Biking in Paris: Using the Velib Bike System


(photo by LWY/Flickr)

When guest blogger Risa Chubinsky visited Paris this spring, she wanted to feel like a local — just like she did when she studied there for her junior year abroad. So, she decided to rent a bike to cruise around the city like the Parisians do. Here, she describes her experience with the Velib bike system.

One of the first things I did when I arrived in Paris in the middle of a March warm spell was to buy a ticket for the Velib, the hugely successful public bike program that debuted in July 2007. While the idea of riding a bike in my native New York City conjures up images of emergency rooms, I reasoned that Paris in the springtime is too beautiful to be trapped inside the Metro — as pretty and efficient as the metro may be. I kept seeing everyone from chic women in heels to haggard businessmen whizzing by me on the gray Velib bikes. I decided that if they could do it, I could too.

So I went up to one of the ubiquitous self-service Velib rental stations and bought a “Courte Duree” ticket, which meant that for €5 I now had unlimited access to the system for seven full days. (Other options include a one-day pass for €1 and a one-year subscription for €29.) Once you actually take the bike, the first 30 minutes are free. The second half-hour costs €1, the 3rd half-hour costs €3 and subsequent half-hours cost €4.

Getting used to Paris roads on wheels was liberating and frightening, thrilling and enervating. On main roads, bikers are sheltered from the general traffic by a cement divider, which provides a separate safe lane. Parisian cab drivers only pick up passengers at designated cabstands so there is no need to worry about a taxi cutting you off to pick up a fare. Bikers are expected to follow the same laws as automobiles — stopping at lights, going the right way down one way streets — and pedestrians and other drivers are careful to give cyclists a clear path and plenty of roadway.

For my first ride, my friend Lana and I biked up the Boulevard Saint Michel and were treated to a splendid view of Paris at twilight. We crossed onto the Ile de la Cite and saw Notre Dame to our direct right and the illuminated tops of the Louvre in the distance on our left. Paris is known for being extremely walkable, but riding in the wind with the wheels gently bouncing on cobblestone makes the city that much more mesmerizing.

Everything was going wonderfully until we got lost. As we picked our way through the one-way streets, we overshot our destination and tried to loop back, which convoluted our path even more. By then, we had been on the bikes for more than 30 minutes, which meant that we would incur an additional, if minimal, €1charge.

The late charges might be worth it if you decide to make a day out of getting lost in Paris on a bike, a fantastic and cheap way to explore the city. But sometimes, these charges accrue unintentionally. Much like parking lots or city streets, Velib stations are often full during peak hours. You can't return the bike until you find a station with an empty slot. It feels like Velib stations are on every corner — until you want to return your bike. Then, with the figurative meter running, the situation can become quite frustrating as you search for a station with an opening. My friend Lana once had to return a bike so far away from her intended destination (home) that she ended up having to take the metro to get back there. So much for convenience!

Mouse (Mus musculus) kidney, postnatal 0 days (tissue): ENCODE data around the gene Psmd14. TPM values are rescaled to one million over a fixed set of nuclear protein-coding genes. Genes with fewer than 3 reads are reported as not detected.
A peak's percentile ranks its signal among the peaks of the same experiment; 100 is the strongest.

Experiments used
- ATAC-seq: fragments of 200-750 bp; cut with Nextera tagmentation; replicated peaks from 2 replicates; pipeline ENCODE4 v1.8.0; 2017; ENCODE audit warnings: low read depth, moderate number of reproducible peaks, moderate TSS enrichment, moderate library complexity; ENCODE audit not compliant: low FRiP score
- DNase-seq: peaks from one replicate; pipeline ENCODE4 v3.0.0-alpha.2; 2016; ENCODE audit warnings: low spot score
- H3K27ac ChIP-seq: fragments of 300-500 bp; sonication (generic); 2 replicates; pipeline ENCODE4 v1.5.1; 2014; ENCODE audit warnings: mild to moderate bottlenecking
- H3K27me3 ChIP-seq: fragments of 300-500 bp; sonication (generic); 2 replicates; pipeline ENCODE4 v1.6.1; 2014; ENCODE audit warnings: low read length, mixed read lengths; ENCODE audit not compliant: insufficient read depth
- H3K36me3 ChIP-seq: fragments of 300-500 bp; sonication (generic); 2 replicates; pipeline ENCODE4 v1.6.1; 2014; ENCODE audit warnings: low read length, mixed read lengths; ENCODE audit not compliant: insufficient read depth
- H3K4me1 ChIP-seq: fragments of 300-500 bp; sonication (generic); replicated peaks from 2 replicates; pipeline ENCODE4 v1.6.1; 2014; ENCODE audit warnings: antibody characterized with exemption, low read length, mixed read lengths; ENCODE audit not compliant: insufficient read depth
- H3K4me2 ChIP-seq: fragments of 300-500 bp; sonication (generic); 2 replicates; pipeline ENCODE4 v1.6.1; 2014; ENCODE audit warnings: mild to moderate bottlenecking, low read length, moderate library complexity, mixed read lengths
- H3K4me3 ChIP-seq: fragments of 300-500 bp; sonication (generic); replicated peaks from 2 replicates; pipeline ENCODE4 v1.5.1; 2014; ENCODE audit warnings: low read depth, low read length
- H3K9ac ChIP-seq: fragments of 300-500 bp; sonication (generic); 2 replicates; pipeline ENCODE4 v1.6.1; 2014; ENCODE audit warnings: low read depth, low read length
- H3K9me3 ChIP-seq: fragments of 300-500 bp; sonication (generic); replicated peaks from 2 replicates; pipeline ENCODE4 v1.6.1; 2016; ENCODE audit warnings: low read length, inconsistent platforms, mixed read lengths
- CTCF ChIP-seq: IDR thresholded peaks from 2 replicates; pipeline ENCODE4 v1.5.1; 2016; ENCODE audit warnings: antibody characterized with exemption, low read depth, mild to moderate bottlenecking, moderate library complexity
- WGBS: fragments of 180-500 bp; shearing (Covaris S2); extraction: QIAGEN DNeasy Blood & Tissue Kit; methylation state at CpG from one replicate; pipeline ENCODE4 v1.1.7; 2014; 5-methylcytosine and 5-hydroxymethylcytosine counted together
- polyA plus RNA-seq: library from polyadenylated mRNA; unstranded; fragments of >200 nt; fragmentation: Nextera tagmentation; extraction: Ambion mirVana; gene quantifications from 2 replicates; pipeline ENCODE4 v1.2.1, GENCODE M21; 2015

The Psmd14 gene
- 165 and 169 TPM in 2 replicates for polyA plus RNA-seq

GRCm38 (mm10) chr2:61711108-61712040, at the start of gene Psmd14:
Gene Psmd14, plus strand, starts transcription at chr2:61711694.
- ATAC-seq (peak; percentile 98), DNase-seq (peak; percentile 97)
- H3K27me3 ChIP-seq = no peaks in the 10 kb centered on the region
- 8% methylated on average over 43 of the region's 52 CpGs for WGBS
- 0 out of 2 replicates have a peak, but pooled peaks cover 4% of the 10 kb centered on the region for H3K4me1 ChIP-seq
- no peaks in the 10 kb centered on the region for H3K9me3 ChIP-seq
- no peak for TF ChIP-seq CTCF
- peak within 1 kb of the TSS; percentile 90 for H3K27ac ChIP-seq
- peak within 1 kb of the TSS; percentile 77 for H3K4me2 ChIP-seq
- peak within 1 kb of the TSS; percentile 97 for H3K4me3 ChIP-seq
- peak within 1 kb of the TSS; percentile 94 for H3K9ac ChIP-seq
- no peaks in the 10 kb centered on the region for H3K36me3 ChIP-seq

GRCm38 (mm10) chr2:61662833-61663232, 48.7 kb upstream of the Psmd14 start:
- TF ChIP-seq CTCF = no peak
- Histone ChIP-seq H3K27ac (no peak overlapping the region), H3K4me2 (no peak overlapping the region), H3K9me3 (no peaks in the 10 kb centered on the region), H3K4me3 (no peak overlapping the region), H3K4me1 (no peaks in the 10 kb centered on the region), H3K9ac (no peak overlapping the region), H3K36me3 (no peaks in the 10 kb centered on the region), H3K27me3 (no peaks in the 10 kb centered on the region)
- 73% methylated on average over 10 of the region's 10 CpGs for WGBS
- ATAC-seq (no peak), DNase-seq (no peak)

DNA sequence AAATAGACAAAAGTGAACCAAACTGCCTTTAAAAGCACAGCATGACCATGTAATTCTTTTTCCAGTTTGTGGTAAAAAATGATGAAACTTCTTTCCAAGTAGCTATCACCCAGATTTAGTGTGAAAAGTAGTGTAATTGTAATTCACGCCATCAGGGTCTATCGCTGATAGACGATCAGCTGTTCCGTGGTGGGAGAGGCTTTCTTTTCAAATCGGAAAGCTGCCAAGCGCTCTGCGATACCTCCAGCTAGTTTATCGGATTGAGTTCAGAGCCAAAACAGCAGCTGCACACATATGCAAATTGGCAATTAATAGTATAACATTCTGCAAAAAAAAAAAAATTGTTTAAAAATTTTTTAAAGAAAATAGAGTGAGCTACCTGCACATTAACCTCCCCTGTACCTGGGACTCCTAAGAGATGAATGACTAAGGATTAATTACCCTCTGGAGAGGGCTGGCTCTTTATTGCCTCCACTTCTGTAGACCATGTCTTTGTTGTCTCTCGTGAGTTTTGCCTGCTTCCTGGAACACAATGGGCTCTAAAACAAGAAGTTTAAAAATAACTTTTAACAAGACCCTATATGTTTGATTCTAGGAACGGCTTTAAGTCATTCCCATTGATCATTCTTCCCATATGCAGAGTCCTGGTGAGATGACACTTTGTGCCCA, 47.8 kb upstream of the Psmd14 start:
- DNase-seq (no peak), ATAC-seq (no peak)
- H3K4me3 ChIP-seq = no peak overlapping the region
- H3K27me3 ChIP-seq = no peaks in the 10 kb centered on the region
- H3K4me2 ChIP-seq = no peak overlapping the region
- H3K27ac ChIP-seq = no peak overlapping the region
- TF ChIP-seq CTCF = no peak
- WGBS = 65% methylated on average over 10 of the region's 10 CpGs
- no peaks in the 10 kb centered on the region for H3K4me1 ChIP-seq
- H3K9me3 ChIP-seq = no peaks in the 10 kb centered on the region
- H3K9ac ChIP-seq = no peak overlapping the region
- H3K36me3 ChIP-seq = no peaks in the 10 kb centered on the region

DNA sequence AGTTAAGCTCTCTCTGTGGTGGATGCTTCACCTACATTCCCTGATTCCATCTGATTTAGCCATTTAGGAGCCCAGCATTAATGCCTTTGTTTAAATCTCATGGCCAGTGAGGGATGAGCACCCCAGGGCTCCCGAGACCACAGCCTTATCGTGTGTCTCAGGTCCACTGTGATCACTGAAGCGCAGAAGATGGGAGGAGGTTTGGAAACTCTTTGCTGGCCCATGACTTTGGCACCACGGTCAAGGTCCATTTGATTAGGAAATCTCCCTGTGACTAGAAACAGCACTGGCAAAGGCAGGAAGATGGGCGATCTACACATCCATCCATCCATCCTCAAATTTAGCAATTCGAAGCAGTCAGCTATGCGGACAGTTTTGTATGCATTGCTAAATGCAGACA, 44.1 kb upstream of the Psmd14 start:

Another issue that you have to be aware of when biking in Paris is that streets often start out as two-way roads and then morph into one-way streets. This happened to me on Bvd. Hausmann, which my map said was two-way in its entirety. Yet 10 minutes into my ride, I wound up in the center lane of a traffic etoile (thanks to a service truck that had parked in the bike lane for a cigarette, typical French) only to find that the street had turned into a one-way in the opposite direction of where I was heading. Suddenly, my peaceful ride turned harrowing as I weaved my way through the speeding cars over to the curb to figure out my path.

Despite its drawbacks, I was sad when my Velib subscription expired. I was grateful that Paris makes it so easy for a non-resident to experience the city like a locals, and I can’t wait to hop on a Velib bike the next time I can track down cheap Paris flights.

For more of Risa's writing, check out her new blog, StrollerKill (as in Baby Stroller + Foot = Strollerkill).

5 Responses to Biking in Paris: Using the Velib Bike System

  1. jen laceda May 24, 2009 at 6:19 pm #

    Love this post! If we didn’t have a child with us in Paris, we would have attempted Paris with the Velib! :) Did the author use a Chip and Pin card to purchase the cards?

  2. TR May 24, 2009 at 8:51 pm #

    Great blog. Glad to have discovered you through twitter.

  3. Risa June 2, 2009 at 1:23 pm #

    I used my friend’s French HSBC bank card which had a microchip, but if your American card with a magnetic strip doesn’t work, you can sign up online (

  4. Dan June 19, 2009 at 4:07 pm #

    Do you know how to sign up online? I’ve been muddling through the velib web site for the last 45 minutes and I can’t seem to get to a subscription page!
    If anyone knows how to make the web site work PLEASE let me know!!

  5. Fergus September 4, 2009 at 12:34 pm #

    My girlfriend rented 2 Velib bikes last APRIL. She paid 300 euro deposit. This deposit was charged to her card and never returned! I have called numerous times, faxed and emailed but they don’t reply. You might never get your money back!

Leave a Reply

CommentLuv badge